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MG MGB GT V8 Factory Originals Technical - Rearend Opinions

Anyone have any inputs on having a rearend fabricated? I am considering using Currie Enterprises to build me a narrowed 8" Ford posi unit with 3.55 gears and drums and then fitting that with wire wheel hubs redrilled to the Ford pattern.
My requirements are that the rear be bulletproof and be set up for wire wheels; I don't need high speed, but rather want a "quick" car.
Anyone use Currie? Any feedback is appreciated.
Erich Hovley

Yes, Currie is the best when it comes to narrow rear ends. They sell a economy set of axles for around $325
and they work great. The 8" rear has taper axles and can not be respline, unless they are cut more than 4" on each side.

Two things to consider when swaping rear ends:
1) Have it narrow so that bigger wheels and tires can be use. Stock size for wire wheels I believe it's 51" and 52" for disc wheel.
2) Wheel cylenders are bigger on the Ford, try to match the size for the correct brake bias. Another option is to install a proportioning valve (Tilton, Wilwood) Remember that when you apply the brakes weight is tranfer to the front, rear wheels become lighter, with bigger cylenders, tires would lose traction.....and longer distance to stop the car.

You want the fronts to get must of the fluid pressure and force on the pads.
What engine are you going to use?

r/ Bill G.
Bill Guzman

Has anyone tried using a Datsun/Nissan 280Z IRS in an MG? Also how hard is it to shorten the Jag half shafts..I have heard they are near impossible to shrten as they are billetted steel. Any comments?
mark mathiesen

Thanks for the inputs. Did you have Currie build your rearend?
I am installing a 215 Buick that has been lightly massaged; I am aiming for approx 200 hp. The widest wire wheels available seem to be a 72 spoke 15X6", so I thought that I would go for 2 inches narrower than stock or 49 inches.
I had planned on a proportioning valve to make up for the wheel cylinder size difference, thanks for the inputs.
Erich Hovley

Erich, I had currie built a few for me, one for a 40 Ford with a 454 chev. it was a 9" Ford Posi etc.
and 8" for a few MG's and other cars with various types of engine engines. The 8" is very strong and great for swapts becouse of their size and has all the benefits of the 9" rear end. It is limited in ratios (355 to 411)The 8" is good for 300 hp with the econo axles. (check with Currie) Wire wheels can be made custom (British Wire Wheel, Lots of $$$$) 6" wheel is plenty for the B chassis You could mount a set of 215X60X15 BFG This tires are good for 5.5" to 7" wheel 6" wheel is perfect, the thread would be even with the wheel lip, thus making the side wall of the tire stiffer, the result less flex of side wall translates into better traction and overall better handling, or a set of shorter tires like 205, 195
Great idea Erich, narrow 8" Ford rear with whire wheels and V8. Please send picture when finish or if you are in southern Ca. lets meet, I really would like to see your car.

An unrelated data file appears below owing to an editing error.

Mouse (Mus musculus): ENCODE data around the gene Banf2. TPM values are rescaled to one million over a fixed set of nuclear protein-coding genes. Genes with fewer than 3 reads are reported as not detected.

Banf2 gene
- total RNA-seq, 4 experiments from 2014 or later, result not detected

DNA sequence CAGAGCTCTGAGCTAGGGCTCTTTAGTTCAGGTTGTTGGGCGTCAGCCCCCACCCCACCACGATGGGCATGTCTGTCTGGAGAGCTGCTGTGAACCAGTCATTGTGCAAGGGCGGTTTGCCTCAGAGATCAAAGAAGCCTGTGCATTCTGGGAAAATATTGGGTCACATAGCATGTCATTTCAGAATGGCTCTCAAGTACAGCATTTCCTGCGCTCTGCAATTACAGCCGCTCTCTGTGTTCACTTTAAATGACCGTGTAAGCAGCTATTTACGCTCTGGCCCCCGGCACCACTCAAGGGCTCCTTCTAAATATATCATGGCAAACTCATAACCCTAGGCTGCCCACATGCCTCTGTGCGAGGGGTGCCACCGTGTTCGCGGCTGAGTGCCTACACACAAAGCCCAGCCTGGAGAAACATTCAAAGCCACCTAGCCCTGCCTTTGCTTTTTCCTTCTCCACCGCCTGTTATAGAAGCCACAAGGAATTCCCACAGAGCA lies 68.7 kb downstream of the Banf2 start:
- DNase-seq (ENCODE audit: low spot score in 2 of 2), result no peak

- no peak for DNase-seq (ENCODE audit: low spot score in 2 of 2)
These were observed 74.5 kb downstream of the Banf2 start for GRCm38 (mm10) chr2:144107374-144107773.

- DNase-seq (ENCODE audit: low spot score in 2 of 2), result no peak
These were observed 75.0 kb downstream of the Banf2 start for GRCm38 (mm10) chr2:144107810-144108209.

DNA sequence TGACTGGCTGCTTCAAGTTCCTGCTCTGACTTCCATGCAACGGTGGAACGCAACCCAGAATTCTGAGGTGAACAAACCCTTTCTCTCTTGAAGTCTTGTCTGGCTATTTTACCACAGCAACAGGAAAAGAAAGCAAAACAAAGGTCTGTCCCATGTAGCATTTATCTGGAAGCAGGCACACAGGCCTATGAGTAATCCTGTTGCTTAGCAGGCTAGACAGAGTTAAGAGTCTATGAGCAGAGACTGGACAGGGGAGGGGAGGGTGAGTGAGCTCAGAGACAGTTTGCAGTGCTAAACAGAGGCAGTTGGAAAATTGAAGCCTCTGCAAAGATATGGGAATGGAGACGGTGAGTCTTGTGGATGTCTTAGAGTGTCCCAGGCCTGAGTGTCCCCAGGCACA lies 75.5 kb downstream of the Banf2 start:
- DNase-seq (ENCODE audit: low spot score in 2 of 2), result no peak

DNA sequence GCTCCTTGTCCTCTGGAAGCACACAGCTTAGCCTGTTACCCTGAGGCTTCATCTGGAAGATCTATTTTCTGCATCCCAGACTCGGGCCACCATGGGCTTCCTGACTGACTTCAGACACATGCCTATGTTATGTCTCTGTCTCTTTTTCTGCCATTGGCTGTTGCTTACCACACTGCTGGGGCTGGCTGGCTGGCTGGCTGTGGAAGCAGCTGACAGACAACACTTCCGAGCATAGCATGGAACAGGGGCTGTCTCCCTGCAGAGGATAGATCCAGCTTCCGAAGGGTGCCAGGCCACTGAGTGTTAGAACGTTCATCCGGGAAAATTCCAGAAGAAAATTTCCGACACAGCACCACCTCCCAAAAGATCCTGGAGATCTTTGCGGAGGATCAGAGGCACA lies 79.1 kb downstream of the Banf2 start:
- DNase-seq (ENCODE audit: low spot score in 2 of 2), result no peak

r/ Bill G.
Bill Guzman

Mark, I have used the Jag rears. Axles are driveshafts and cost around $150 each to shorten. Alots of pros and cons in installing a Jag rear on any car.
Rear independant Suspension requires alignment just like the fronts; Toe, Camber, caster is 0. This settings are critical specially on a small car (short wheel base) It could be whild at speed cornering if not set up right. eg; If you have neg camber on the rear then it must be compensated with Pos. camber at front, this also affects braking.

There is a gentleman in the UK who is working on a Jag set up for his B, he is also installing the front end of the jag. his name is Nick, I could get his e-mail address for you.
Anything is possible Mark, it just requires good planning. I think Nick is on the Web page of V8 convertions, He is the same person who added strengh bars to the B.

Bill G.
Bill guzman

I had investigated the Jag rearend and the best deal seemed to be at Concours West Industries in Costa Mesa, CA. I can't seem to find their phone number, but they have custom widths and also sell used rearends, and would be the first place I'd start.
I gave up on the Jag rear first because of cost, but also because of the need to fabricate a cradle support and frankly it was a little daunting to me to try to figure out how to align it all. The Ford solution seemed more my speed. Check out - there are some pictures of his installation and I'm sure Nick can provide lots of advice.
Erich Hovley

Ford rear ends are probably quite cheap in the US, but another excellent option if you are staying with live axle is a Volvo rear end. Like Volvo cars, the rear ends are built strong (with a capital S). They are very cheap because Volvos never need new rear ends, there is a wide choice of ratios, albeit not as wide as Ford and they have disc brakes.

The guy who narrowed my Volvo rear end laughed when I phoned him for a quote. He stopped laughing very quickly whn he saw how strong it was. The half shafts are huge!